Good Games

We might start by considering the all-too-black-and-white words themselves: "success" or "failure." You are either a success, a comprehensive, singular, over-all good thing, or its opposite, a failure, a comprehensive, singular irredeemably bad thing. The words imply no alternative and no middle ground. However, in a world as complex as ours, such generalizations (really, such failure to differentiate) are a sign of naive, unsophisticated or even malevolent analysis. There are vital degrees and gradations of value obliterated by this binary system, and the consequences are not good.

To begin with, there is not just one game at which to succeed or fail. There are many games and, more specifically, many good games--games that match your talents, involve you productively with other people, and sustain and even improve themselves across time.
--Jordan Peterson, 12 Rules For Life: An Antidote to Chaos

Jordan Peterson, thanks to his excellent new book 12 Rules For Life, has me thinking, metaphorically, about the various games playable and available to us in life, and how useful it is to think about the world in terms of games. It takes some of the existential pressure off of life, somehow, and it helps you reframe "failure" into "I'm still learning, I'm still working at this, I want to get better."

So what kinds of "games" are there out there that we can play?

Frugality is a game. Getting better at it means you become better able to financially protect your family.

Cooking is a game. The more you "play" it, the better you'll eat and the healthier you'll be.

You can even combine the games of cooking and frugality to make a entirely new game. In fact that was exactly the focus of this blog during its first years.

Blogging is a game. Is this blog a success? Not really. It's not all that widely read, it doesn't make all that much money, it's never had a post that went truly viral, etc. So, no, it's not a success--not by most peoples' definition at least, and certainly not if I were to use the "binary, malevolent analysis" Jordan Peterson warns us not to use in the quote above.

But then again: I've kept at it here for more than ten years, and over that time I've learned an extraordinary amount about writing, to say nothing of learning deeply about all the topics I've covered. There's no better way to learn how little you really know about a subject than to write about it--and this goes double for subjects you think you know well. So, is Casual Kitchen a success?

Investing and personal finance is a game. In fact, thinking of it as a game is an excellent device to help manage the often insurmountable fears many people experience as they begin. It's just a game! Invest a little, learn a little, invest a little more, learn a little more, continue and get better.

Fitness is a game, a game with many, many intriguing subgames. Tennis is a game I've played for years, but a few years ago I began to experience a type of "failure" in tennis: I started bumping up against opponents who were better than I was, and who were improving at faster rates than I was. Some players I used to beat I could no longer beat, some I couldn't beat ever, and my ego didn't like it. At all. And I started to get disaffected (I can't think of a better word) with the game. Certainly, I had all the egoic reason in the world to quit, or to just play easier opponents, etc.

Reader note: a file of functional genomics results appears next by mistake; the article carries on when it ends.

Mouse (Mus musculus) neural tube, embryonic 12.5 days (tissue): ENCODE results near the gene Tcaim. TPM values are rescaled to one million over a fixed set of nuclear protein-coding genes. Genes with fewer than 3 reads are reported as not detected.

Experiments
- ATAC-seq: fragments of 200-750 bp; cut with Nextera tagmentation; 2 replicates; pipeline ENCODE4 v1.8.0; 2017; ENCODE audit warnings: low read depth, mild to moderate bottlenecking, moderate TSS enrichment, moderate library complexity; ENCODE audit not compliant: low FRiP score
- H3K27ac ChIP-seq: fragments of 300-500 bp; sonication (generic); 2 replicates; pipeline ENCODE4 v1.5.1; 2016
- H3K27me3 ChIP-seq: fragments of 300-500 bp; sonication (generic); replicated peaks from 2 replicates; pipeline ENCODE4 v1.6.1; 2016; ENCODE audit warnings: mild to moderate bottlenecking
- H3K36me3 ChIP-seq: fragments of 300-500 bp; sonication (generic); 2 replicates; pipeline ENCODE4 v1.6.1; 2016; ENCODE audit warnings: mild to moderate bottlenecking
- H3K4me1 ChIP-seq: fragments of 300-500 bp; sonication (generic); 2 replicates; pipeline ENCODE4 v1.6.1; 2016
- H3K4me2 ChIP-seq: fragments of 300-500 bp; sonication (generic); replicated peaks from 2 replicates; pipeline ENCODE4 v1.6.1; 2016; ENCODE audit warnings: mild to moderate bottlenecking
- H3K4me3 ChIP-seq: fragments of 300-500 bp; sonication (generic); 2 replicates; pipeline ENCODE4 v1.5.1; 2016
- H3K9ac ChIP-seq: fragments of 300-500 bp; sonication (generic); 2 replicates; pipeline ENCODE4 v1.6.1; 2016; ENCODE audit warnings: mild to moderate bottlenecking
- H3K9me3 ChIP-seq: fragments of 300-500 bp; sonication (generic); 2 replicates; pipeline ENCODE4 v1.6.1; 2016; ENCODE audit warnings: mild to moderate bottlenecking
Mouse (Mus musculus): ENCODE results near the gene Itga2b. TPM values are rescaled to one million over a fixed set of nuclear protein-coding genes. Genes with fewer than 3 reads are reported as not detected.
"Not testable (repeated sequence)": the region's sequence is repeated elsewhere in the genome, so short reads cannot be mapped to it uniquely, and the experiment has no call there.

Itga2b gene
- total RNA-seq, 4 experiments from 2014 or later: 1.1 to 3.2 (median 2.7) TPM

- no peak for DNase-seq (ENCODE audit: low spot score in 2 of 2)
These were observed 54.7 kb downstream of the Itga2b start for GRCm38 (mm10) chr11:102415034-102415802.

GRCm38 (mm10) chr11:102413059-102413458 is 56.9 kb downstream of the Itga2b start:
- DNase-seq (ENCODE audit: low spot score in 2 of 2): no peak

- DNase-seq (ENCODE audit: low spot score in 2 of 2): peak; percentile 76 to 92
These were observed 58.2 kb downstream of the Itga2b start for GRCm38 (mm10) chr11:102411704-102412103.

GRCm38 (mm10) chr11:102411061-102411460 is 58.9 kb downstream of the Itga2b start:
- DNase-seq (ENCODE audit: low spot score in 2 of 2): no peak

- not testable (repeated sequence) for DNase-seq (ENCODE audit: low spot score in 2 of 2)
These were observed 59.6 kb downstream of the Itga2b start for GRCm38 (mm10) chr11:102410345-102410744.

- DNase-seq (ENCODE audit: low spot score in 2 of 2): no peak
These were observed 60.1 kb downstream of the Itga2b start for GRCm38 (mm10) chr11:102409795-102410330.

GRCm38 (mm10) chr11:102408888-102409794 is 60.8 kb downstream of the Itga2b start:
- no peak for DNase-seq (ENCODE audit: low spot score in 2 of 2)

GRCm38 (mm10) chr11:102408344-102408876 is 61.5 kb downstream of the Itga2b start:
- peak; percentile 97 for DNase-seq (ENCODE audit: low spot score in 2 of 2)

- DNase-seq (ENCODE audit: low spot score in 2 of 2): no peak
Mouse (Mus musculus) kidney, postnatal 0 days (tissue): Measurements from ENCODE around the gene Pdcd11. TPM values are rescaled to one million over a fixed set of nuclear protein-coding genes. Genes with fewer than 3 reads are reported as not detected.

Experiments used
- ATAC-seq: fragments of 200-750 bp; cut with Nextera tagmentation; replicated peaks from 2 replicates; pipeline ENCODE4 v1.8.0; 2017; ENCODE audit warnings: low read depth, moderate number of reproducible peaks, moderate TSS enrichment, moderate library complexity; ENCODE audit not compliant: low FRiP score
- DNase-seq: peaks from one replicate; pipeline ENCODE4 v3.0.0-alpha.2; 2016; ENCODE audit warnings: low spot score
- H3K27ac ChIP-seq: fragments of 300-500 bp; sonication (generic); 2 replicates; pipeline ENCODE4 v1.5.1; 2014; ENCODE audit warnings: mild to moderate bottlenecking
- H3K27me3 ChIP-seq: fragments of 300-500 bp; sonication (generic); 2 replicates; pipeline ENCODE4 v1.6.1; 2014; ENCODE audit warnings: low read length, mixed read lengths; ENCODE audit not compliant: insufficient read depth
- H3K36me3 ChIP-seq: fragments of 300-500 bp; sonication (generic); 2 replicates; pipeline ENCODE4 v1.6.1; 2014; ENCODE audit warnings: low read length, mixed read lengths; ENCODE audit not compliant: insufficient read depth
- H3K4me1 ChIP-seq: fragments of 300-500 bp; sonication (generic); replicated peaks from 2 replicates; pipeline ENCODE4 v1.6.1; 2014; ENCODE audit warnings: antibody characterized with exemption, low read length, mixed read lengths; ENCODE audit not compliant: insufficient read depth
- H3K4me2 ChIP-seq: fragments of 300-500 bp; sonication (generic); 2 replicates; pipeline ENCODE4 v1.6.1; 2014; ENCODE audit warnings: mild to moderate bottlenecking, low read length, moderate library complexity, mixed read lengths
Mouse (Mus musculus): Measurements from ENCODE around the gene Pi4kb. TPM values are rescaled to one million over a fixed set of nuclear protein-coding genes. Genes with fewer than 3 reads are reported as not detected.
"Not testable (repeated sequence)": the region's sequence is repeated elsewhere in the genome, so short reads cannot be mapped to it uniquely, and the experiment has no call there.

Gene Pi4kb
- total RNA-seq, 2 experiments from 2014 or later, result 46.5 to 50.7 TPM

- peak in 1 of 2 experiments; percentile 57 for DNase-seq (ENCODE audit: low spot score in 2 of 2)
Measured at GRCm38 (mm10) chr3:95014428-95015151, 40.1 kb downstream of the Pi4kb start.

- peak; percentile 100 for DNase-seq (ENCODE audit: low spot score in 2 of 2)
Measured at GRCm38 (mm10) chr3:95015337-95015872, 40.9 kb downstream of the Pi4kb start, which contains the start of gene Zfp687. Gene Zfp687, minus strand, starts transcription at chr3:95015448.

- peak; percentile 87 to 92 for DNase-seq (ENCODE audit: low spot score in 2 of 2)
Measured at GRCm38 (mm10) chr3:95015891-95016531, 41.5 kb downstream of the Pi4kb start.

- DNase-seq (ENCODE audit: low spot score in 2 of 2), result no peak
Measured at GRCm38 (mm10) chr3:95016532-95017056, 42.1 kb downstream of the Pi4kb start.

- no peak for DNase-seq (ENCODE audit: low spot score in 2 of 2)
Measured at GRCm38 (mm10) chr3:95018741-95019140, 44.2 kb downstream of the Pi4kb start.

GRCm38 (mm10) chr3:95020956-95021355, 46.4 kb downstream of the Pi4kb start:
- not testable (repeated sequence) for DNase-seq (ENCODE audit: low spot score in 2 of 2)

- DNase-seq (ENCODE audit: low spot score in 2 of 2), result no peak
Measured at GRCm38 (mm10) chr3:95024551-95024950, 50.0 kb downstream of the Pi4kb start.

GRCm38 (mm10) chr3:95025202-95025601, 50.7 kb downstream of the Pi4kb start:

But then, in order to help recover my fitness, my footspeed and my "fight" in tennis, I started up another fitness game: weightlifting. Specifically, I started compound lifting (deadlifts, squats, different types of presses, etc.). This new game had its own rules, standards, failures and successes.

Of course whenever you start a new game, your expectations are low, you are happy to learn, your progress is rapid at first, and your ego doesn't get in the way quite so much. This, again, is why thinking of life in terms of games is so helpful.

Heh. Then again, with weightlifting, my ego did get in the way early on, imagining how idiotic I must have looked doing my first halting deadlifts of a bar with exactly zero pounds on it. But I somehow defied my ego, fought through the imagined-yet-all-too-real embarrassment of being seen as weak, and this opened up an entirely new game that I found deeply satisfying. And, ironically, deeply frustrating all over again as I got better at it and started to see my once-rapid progress start to level off.

Which takes us to yet another game, a type of meta-game: the games we play with our egos. Or perhaps better said: the games our egos play with us.

All of the games I've discussed above have offered me satisfaction and frustration in varying degrees, depending on behavior--or misbehavior--of my ego. Of maybe it's more accurate to say depending on the degree to which I listen to my ego or do the opposite of what it wants me to do.

Which brings me to my conclusion: The more I do the exact opposite of what my fearful and loathsomely persuasive ego wants me to do, the better all these games tend to go.

Finally, let me recommend 12 Rules For Life: An Antidote to Chaos to readers. It's a generous gift that Jordan Peterson wrote this book, and it's well worth reading.


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2 comments:

Cagey (Kelli Oliver George) said...

You may not consider this blog to be a success, but when I noticed a new post in my feed my reaction was "Oh good! Daniel posted something!"

Daniel said...

Why thank you!!! I'm grateful for the good vibes. Thanks as always for reading!

DK